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I am not sure what version of Fortran this is, but the line is:

Term = F*F - 4.*E*G

I know that it multiplies F by F and then subtracts something, but I don't know what the period after the 4 is doing there.

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up vote 8 down vote accepted

I'm going to venture a guess based on every other programming language I've ever seen, and say that it's making the constant "4" of type Real, rather than Integer. In other words, it's making sure the types in the expression all match up. "4.0" would be equivalent; whoever wrote this code was just feeling extra concise that day.

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INTEGERs are coerced into reals when multiplied/divided w.r.t. a REAL value, so this decimal point is superfluous. However, when you see such care taken as in the example it's a good bet that E, F & G were all declared REAL and the 4. (== 4.0) was used to avoid a "mixed type" warning from the compiler or code checker. Language lawyers know all about coercion rules, but corporate programmers (me, once) just remember that you need to keep REALs with REALs and INTEGERs with INTEGERs to get past code review. – jaredor May 1 '09 at 2:20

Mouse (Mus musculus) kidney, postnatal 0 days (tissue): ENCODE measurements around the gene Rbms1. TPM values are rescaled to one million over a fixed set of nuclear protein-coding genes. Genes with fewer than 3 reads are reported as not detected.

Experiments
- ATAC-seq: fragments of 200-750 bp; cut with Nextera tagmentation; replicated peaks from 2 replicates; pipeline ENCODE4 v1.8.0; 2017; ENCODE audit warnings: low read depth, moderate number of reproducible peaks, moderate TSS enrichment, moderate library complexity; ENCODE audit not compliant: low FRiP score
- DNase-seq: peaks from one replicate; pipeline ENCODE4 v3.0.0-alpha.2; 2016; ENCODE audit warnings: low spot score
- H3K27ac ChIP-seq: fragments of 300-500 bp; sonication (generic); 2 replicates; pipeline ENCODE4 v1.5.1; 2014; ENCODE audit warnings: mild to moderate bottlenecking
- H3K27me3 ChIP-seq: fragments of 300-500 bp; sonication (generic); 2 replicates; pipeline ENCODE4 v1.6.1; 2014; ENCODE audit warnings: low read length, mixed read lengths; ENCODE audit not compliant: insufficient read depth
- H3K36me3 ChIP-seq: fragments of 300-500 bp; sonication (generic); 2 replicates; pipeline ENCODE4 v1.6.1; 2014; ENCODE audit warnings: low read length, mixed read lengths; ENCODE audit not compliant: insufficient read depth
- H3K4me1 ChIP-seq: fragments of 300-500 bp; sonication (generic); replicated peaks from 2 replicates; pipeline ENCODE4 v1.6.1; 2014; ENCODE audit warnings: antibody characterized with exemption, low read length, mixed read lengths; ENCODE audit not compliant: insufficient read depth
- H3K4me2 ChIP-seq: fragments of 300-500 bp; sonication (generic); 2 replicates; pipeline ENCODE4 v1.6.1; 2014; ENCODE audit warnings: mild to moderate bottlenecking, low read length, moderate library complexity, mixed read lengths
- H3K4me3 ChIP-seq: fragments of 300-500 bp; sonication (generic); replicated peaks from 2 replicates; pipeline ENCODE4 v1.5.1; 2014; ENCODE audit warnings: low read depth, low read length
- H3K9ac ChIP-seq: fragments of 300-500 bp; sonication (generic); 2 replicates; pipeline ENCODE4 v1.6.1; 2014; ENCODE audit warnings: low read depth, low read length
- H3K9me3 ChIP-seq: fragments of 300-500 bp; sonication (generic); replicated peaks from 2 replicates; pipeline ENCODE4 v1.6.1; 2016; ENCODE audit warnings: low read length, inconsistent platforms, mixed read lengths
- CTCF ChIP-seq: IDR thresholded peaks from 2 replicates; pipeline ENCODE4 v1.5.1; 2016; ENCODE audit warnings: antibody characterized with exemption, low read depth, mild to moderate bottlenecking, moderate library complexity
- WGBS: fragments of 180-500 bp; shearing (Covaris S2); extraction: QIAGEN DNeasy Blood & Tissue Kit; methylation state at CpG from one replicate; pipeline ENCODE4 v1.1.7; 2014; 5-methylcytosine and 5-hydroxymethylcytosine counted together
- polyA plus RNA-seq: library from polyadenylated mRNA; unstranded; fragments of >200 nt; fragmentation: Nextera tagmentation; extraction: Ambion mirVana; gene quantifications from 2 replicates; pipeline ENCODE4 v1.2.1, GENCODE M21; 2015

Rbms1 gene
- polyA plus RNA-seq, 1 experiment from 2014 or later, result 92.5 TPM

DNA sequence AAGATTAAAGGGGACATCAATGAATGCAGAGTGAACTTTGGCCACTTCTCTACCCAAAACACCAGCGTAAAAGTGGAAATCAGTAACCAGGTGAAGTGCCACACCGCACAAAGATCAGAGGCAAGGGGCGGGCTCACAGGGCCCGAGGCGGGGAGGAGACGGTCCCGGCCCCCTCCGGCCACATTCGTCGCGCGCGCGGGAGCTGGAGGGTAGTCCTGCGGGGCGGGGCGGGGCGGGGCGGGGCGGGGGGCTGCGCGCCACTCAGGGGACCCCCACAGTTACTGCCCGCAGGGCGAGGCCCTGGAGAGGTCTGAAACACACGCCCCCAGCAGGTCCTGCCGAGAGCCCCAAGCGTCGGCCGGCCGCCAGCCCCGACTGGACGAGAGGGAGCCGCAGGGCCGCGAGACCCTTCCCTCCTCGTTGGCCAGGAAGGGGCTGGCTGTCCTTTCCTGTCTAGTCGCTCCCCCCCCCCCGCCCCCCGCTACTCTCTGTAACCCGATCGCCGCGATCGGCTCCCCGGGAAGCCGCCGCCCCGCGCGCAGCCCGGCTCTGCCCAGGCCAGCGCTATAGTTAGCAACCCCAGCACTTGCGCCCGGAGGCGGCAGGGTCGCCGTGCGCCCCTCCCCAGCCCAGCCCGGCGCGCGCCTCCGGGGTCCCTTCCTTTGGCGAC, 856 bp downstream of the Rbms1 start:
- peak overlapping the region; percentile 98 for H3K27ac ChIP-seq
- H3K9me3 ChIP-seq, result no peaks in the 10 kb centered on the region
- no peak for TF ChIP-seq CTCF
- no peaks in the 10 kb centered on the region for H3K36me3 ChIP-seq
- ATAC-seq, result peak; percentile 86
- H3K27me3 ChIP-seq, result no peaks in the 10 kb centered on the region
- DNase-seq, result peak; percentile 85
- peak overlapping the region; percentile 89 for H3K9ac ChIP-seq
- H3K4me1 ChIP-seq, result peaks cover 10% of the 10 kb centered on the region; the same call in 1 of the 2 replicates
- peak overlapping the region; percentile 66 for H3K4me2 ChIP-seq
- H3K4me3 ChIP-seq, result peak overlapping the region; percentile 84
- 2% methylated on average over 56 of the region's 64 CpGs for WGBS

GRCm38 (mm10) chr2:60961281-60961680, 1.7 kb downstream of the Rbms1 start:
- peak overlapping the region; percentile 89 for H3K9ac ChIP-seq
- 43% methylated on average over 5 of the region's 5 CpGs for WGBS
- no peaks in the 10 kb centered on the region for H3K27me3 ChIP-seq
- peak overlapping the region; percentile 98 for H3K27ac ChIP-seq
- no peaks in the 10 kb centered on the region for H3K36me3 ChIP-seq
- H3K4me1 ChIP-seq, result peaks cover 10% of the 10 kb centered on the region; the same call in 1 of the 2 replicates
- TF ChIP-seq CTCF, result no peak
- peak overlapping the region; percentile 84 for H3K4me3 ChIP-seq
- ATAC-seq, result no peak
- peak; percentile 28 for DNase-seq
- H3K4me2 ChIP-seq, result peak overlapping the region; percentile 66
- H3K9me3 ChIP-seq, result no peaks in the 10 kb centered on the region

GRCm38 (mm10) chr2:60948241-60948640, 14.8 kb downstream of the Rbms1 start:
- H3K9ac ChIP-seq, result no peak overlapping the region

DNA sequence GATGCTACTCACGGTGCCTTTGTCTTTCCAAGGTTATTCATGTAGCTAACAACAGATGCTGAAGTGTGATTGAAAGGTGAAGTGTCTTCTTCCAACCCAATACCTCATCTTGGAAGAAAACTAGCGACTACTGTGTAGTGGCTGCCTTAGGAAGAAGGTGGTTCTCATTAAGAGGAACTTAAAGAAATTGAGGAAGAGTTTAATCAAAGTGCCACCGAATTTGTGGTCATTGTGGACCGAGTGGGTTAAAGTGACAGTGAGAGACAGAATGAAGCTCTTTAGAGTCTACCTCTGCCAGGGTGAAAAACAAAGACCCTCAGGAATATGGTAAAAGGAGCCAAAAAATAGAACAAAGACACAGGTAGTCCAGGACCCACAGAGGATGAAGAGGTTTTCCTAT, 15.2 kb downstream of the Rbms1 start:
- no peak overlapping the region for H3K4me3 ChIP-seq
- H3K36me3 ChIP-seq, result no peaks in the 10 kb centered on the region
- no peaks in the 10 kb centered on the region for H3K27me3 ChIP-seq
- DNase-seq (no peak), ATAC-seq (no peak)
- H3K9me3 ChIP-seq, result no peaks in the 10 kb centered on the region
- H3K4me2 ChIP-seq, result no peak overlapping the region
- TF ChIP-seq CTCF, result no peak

If you're new to Fortran, a "REAL" number is what is called in C-like languages a "float".

But only Fortran programmers can say the GOD is REAL, by default.

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It makes it a real number instead of an integer.

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